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Wellbeing for all and all for wellbeing

Date: August 24, 2021
Author: Nic Powell, CRRMH Research Assistant

Wellbeing is one of the buzz words of the moment. Council wellbeing plans and government wellbeing budgets are becoming popular. The University college I work in recently added the word wellbeing to its title. The NSW government committed several million dollars to developing community wellbeing collaboratives.

Wellbeing can be a frustratingly vague word used differently by Influencers, journalists, health professionals, politicians and researchers. And often in off-putting and unhelpful ways. It seems to generally refer to living one’s best life or living life to its fullest potential – not just eliminating the negatives but accentuating the positives.

This is epitomised by the concept of salutogenesis. Coined by sociologist Aaron Antonovsky over 40 years ago, salutogenesis refers to a model of health which focuses on the factors that promote physical and mental wellbeing rather than those that cause disease. It goes beyond disease prevention (minimising health risk factors) and health promotion (maximising healthy behaviours) to focus on the resources that move people toward overall wellbeing, even during stressful times.

This priority on increasing quality of life obviously isn’t a new idea. But it gives rise to some interesting questions for us all.

  • What makes you happy?
  • What makes you healthy?
  • What adds meaning to your life?
  • What makes a good place to live?

These aren’t especially easy questions to answer as individuals. It is harder still for us to live by the answers. It becomes even more challenging to combine everyone’s vision for wellbeing in a community (group, street, club, neighbourhood, town, state, national). This is why we at the University of Newcastle’s Centre for Rural and Remote Mental Health (CRRMH) have been researching how communities can work together to improve wellbeing on a population scale.

This has several advantages.

  1. It deindividualises wellbeing. Having low wellbeing (by anyone’s definition) is not an individual failing. We know wellbeing is a product of where we live and the social circumstances around us. For more about this idea, see information on the social determinants of health.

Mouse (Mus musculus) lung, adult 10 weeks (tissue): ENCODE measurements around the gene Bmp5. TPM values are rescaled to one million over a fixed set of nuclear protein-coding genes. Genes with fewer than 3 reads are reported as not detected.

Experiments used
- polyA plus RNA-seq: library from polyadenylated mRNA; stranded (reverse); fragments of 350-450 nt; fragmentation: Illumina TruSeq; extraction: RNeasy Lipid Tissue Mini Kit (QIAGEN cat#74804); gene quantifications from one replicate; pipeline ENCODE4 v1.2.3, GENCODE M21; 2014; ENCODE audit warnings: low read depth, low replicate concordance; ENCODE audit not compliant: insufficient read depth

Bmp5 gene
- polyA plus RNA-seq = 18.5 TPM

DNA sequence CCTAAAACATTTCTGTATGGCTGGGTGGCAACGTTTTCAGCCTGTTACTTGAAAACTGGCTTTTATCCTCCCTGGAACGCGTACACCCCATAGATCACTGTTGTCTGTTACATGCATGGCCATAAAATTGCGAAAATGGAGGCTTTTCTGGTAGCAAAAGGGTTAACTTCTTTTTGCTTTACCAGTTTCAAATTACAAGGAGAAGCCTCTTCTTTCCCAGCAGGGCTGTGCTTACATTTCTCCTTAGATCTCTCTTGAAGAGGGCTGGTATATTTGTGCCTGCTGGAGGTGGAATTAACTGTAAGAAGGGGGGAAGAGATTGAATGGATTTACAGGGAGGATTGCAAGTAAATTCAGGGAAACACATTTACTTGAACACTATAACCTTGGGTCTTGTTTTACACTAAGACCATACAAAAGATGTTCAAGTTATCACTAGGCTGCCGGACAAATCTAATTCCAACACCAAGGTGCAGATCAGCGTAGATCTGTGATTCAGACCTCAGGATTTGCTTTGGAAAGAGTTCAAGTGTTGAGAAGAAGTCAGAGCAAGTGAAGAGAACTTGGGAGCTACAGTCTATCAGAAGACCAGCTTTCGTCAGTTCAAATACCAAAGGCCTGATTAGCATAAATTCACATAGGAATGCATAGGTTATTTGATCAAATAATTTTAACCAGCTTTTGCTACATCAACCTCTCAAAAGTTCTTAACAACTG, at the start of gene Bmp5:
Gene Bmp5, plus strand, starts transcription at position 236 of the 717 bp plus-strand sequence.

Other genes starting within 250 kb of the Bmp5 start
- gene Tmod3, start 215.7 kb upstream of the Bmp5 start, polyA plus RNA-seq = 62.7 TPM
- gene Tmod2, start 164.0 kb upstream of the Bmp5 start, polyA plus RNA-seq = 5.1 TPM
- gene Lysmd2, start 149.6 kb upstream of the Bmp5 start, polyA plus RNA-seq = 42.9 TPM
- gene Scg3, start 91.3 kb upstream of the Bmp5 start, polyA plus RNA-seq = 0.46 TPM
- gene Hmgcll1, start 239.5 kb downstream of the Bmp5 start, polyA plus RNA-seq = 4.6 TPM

2. It encourages upstream approaches. Preventative health is one of the more effective strategies for improving health but is often underinvested. Health promotion goes further still and aims to spread health promoting behaviours.
  3. It creates a positive feedback loop of wellbeing. We know it is easier to be well in health-promoting environments and people who are well are more likely to create health-promoting environments. For example, volunteering is linked with high mental health and life satisfaction.

There are quite a number of small initiatives that aim to improve wellbeing across Australia. Often these are developed by communities or small organisations in isolation from each other. And there is rarely enough money to fully evaluate them, so we don’t always hear about the lessons they have learned. Sometimes they are so familiar to us that we take their benefits and operation for granted. Think, for example, about our great institutions powered by volunteers (Rural Fire Services, Surf Lifesaving, Landcare, Rotary, Lions, Country Women’s Associations etc), where the volunteers and the communities they serve benefit greatly.

Swinburne University hosted an online forum at the end of 2020 that brought people together from rural NSW, Victoria and Tasmania to share experiences from their own community mental health and wellbeing initiatives. They recently released a report to outline their findings from the discussions.

The report highlights 15 practices that help build successful coproduced community mental health initiatives. These practices move through beginning an initiative, codesign and coproduction with the community, reaching the broader community, and long term planning. But these aren’t necessarily designed to be followed in order and checked off. They are ongoing ways of working in and with a community. These lessons are summarised in the figure below.

Read the short and easy-to-read report in full here.

 

 

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